5 Things to Do When You’ve Written a Stinker

If you are a regular reader of my blog you know that writing is indeed hard work.  It takes a lot of time and effort and like anything that is done well it is sometimes difficult to make it work.  I think of that story about Thomas Edison who failed over 100 times to make a filament for a lightbulb and when he finally succeeded, stated that he learned over 100 ways to not make a light bulb filament.

Maybe you feel like Edison did at the 50th try.  Perhaps you have written a 150000 word novel only to discover that no one wants to finish reading it because (let’s face it) it’s really atrocious.  It could be that you have sent the first three chapters to an agent (or a whole forest of them) and they have all sent back rejection letters because your writing is “just bad”.

If you are reading this and you are ignoring criticism, listening to the rave reviews of your mother and relatives who really don’t know any better, then wake up because the dream is over.

Most importantly, even if you are just waking up or if you have known for a long time that your novel is a stinker, you should not give up hope.  There is a reason you have the gumption to write a long form novel, and your effort can be rewarded if you will do a few things to make sure you are not simply barking up the wrong tree (why all these tree references?).

  1. Hire an Editor – Go out and find a reputable person who is willing to edit your novel for money.  Find someone who knows what they are doing, who has to be paid for their services, and then wait patiently for them to return your manuscript.  When it returns, soak in every ounce of criticism they throw your way…and follow their suggestions.
  2. Take a Class – Maybe you are lacking the basic skills of writing a narrative that is readable.  You have an awesome story idea that is unique and unusual, but your writing skills somehow won’t do it justice.  A creative writing course will help you greatly.  I would steer away from doing seminars or “get published now” pied pipers who are usually not that knowledgeable and won’t have the time to give you the attention you need.  A creative writing class taught at a nearby college (preferably a four year college) would be great to give you a small group of critics in your corner.  Not only that you could learn some basic techniques from a college professor who has tons of experience writing prose.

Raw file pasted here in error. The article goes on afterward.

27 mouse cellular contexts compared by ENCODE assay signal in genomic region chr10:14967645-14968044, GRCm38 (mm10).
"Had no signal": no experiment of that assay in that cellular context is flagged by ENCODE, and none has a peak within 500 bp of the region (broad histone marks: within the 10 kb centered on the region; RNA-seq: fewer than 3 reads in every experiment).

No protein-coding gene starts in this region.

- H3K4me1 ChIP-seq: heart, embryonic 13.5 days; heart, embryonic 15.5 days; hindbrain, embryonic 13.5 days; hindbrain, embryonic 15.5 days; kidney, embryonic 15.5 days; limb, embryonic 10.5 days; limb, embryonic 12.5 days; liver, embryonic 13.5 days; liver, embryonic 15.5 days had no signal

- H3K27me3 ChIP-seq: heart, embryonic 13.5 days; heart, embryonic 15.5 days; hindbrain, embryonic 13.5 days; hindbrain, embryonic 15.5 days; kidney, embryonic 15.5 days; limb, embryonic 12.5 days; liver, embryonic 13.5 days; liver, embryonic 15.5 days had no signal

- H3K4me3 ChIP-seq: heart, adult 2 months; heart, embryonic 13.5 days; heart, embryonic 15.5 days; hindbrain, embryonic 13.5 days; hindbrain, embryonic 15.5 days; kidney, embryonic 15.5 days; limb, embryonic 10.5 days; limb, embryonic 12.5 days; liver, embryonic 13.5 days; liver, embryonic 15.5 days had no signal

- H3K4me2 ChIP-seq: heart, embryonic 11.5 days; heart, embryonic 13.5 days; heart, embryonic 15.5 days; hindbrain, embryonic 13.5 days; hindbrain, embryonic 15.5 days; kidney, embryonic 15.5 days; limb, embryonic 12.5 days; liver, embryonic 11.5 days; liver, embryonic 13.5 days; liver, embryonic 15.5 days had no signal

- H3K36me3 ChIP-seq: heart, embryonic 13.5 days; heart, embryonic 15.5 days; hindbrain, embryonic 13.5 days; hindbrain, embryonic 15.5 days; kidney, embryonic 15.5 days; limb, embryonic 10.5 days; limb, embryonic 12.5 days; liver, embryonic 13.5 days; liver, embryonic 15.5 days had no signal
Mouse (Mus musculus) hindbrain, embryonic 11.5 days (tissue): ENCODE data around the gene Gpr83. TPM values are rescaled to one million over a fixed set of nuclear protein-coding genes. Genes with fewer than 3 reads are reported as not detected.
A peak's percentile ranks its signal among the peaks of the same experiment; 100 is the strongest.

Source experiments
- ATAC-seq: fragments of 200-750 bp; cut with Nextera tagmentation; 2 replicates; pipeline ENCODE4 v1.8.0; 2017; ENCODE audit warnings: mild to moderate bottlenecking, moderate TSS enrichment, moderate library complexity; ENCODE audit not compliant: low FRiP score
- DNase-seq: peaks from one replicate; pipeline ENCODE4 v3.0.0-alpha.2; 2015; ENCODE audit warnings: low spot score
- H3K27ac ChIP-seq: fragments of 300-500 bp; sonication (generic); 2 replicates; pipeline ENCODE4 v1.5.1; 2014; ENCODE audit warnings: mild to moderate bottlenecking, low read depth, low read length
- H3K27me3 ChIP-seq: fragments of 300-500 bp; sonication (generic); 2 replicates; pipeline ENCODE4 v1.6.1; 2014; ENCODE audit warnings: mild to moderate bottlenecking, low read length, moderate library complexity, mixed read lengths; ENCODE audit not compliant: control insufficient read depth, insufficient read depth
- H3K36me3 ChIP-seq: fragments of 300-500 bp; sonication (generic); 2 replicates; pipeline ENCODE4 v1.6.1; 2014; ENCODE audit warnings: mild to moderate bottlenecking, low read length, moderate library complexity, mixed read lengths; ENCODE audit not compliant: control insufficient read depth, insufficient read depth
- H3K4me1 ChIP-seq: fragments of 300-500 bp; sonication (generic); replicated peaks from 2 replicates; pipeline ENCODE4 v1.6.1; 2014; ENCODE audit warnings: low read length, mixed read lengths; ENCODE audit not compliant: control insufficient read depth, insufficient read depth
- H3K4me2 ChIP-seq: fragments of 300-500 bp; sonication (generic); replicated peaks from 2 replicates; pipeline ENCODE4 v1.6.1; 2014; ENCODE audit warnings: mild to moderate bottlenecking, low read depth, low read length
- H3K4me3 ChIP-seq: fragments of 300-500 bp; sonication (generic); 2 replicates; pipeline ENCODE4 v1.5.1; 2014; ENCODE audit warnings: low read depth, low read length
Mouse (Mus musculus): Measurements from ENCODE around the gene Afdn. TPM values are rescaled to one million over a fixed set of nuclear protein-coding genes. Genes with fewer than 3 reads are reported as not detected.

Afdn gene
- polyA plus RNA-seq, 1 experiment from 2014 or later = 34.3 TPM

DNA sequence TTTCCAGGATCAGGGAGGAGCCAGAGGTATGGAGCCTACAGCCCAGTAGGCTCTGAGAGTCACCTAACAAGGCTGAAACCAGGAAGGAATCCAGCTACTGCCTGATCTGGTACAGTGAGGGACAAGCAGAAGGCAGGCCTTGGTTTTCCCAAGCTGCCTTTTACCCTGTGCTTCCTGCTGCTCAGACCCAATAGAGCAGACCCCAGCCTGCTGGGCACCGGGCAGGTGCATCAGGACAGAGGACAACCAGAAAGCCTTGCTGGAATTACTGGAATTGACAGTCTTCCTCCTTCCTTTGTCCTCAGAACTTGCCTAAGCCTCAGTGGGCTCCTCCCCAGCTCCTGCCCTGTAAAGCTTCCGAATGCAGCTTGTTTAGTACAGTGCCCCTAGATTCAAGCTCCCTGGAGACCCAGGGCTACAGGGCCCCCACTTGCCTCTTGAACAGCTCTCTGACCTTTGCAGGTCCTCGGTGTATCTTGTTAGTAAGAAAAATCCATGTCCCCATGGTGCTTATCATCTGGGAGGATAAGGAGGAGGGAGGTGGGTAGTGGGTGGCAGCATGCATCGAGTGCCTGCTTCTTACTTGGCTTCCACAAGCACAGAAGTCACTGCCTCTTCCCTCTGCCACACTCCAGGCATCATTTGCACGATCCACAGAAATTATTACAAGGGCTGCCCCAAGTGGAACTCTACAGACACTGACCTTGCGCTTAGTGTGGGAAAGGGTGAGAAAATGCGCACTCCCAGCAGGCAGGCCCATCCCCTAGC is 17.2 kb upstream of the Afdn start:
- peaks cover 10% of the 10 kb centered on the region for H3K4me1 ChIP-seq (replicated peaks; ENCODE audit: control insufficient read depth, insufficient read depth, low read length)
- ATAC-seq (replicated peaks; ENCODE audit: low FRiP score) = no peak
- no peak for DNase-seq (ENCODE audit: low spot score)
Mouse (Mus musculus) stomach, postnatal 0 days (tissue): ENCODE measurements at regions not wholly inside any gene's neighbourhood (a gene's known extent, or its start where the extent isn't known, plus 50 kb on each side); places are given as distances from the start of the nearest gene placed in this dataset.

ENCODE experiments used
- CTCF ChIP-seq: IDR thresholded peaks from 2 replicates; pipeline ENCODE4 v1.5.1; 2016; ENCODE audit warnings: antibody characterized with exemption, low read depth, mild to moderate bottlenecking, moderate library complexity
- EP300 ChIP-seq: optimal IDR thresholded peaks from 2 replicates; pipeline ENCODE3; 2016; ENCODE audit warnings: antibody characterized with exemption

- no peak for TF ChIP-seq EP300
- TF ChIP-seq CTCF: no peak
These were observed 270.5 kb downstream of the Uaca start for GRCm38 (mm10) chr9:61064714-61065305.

3. Don’t Trash It – Yes, that novel you wrote needs a lot of work, but throwing it all away is not the answer.  As you gain writing skills that fill in the gaps of your talent, you can go back and practice re-writing various scenes in your novel to reflect what you have learned.  Think of your stinker novel as a test bed for greatness.  Work on sections of it at a time, and always think of ways you can repair it and add to it so that one day it shines as your imagination feels that it should.
  4. Listen to Critics – Some of the best solutions to difficult prose problems have come from honest readers who were not afraid to ask hard questions.  These people exist in your life.  Explain to them that you need help, be humble, and cultivate an attitude of honesty.  Let people say whatever they want to say about your text with the idea that you are going to take seriously any criticism that they offer even if it hurts.  In this way you will not only find out what readers desire in a story but also build solid trusting friendships with others.
  5. Tenacity Pays Off – If you can weather criticism, adapt and change your tactics as a writer, and stick with an idea even if it is poorly written, the poorly written prose will eventually (with much revision) pull together into something that is readable and enjoyable for a reader.  Figure out what makes readers dig in for the long haul, do research, read blogs about writing, and above all don’t stop writing.  One day that stinker novel will (hopefully) come out smelling much better.

Published by Roger Colby, Novelist, Editor

Roger Colby is a novelist and teacher who has taught English for nearly two decades. He is also an avid reader of science fiction who feels, like many other sci-fi readers, that he has read everything. He writes science fiction for the reader who is looking for the next best thing, something to excite them into reading again. This blog is his journey as a writer and his musings about writing. He also edits manuscripts for a fee and is an expert at helping you reach your full potential as a writer.

3 thoughts on “5 Things to Do When You’ve Written a Stinker

  1. Good post! I started getting really serious about writing when I was about fourteen. I had this great story idea, and I was just sure I was going to write the “Great American Novel” and become a best-selling author by the time I graduated high school. Well, it took all of high school, a year of college, a creative writing class, a bazillion outlines, a handful of partial drafts, and several notebooks worth of scribbled ideas, and in the end I had a 6000-word short story and a pair of literary magazine rejections. The moral of this story? Yes, writing is hard work, and it doesn’t always turn out like you want it to. But as far as I’m concerned, I love writing too much to give it up. I’ve written (and continue to write) my share of “stinkers”, but I think you just have to keep things in perspective and realize it’s all part of the process. It’ll all pay off eventually. I hope. 🙂

  2. At this point in my life I usually know it’s stinker by the end of page one, so I stop writing and say goodbye. It took me a while to get here, though.

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